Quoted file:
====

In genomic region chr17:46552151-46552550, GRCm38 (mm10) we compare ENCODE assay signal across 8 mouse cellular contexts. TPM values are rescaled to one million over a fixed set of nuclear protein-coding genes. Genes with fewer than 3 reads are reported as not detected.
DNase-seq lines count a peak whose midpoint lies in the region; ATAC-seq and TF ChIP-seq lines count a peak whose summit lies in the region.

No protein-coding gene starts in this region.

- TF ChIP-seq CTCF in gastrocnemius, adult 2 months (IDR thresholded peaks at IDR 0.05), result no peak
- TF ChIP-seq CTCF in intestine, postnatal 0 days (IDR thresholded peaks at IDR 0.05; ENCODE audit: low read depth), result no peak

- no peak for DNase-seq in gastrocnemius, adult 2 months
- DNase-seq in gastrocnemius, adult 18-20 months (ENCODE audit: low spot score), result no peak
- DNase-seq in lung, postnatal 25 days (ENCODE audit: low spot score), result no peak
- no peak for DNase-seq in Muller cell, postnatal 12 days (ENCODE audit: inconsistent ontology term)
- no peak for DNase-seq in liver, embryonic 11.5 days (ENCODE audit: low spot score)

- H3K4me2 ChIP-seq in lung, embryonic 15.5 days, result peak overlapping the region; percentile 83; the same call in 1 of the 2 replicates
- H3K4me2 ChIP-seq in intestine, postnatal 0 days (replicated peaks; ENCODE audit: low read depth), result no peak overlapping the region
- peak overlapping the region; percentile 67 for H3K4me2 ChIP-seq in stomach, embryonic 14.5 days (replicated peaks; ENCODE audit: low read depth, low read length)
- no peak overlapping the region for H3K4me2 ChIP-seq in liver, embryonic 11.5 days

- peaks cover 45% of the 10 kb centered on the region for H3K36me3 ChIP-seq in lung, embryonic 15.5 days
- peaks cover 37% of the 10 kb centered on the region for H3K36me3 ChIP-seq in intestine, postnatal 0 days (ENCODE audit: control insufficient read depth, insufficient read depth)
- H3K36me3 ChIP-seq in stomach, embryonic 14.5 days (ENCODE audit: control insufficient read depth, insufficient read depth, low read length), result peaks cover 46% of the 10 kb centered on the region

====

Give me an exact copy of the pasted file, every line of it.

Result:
In genomic region chr17:46552151-46552550, GRCm38 (mm10) we compare ENCODE assay signal across 8 mouse cellular contexts. TPM values are rescaled to one million over a fixed set of nuclear protein-coding genes. Genes with fewer than 3 reads are reported as not detected.
DNase-seq lines count a peak whose midpoint lies in the region; ATAC-seq and TF ChIP-seq lines count a peak whose summit lies in the region.

No protein-coding gene starts in this region.

- TF ChIP-seq CTCF in gastrocnemius, adult 2 months (IDR thresholded peaks at IDR 0.05), result no peak
- TF ChIP-seq CTCF in intestine, postnatal 0 days (IDR thresholded peaks at IDR 0.05; ENCODE audit: low read depth), result no peak

- no peak for DNase-seq in gastrocnemius, adult 2 months
- DNase-seq in gastrocnemius, adult 18-20 months (ENCODE audit: low spot score), result no peak
- DNase-seq in lung, postnatal 25 days (ENCODE audit: low spot score), result no peak
- no peak for DNase-seq in Muller cell, postnatal 12 days (ENCODE audit: inconsistent ontology term)
- no peak for DNase-seq in liver, embryonic 11.5 days (ENCODE audit: low spot score)

- H3K4me2 ChIP-seq in lung, embryonic 15.5 days, result peak overlapping the region; percentile 83; the same call in 1 of the 2 replicates
- H3K4me2 ChIP-seq in intestine, postnatal 0 days (replicated peaks; ENCODE audit: low read depth), result no peak overlapping the region
- peak overlapping the region; percentile 67 for H3K4me2 ChIP-seq in stomach, embryonic 14.5 days (replicated peaks; ENCODE audit: low read depth, low read length)
- no peak overlapping the region for H3K4me2 ChIP-seq in liver, embryonic 11.5 days

- peaks cover 45% of the 10 kb centered on the region for H3K36me3 ChIP-seq in lung, embryonic 15.5 days
- peaks cover 37% of the 10 kb centered on the region for H3K36me3 ChIP-seq in intestine, postnatal 0 days (ENCODE audit: control insufficient read depth, insufficient read depth)
- H3K36me3 ChIP-seq in stomach, embryonic 14.5 days (ENCODE audit: control insufficient read depth, insufficient read depth, low read length), result peaks cover 46% of the 10 kb centered on the region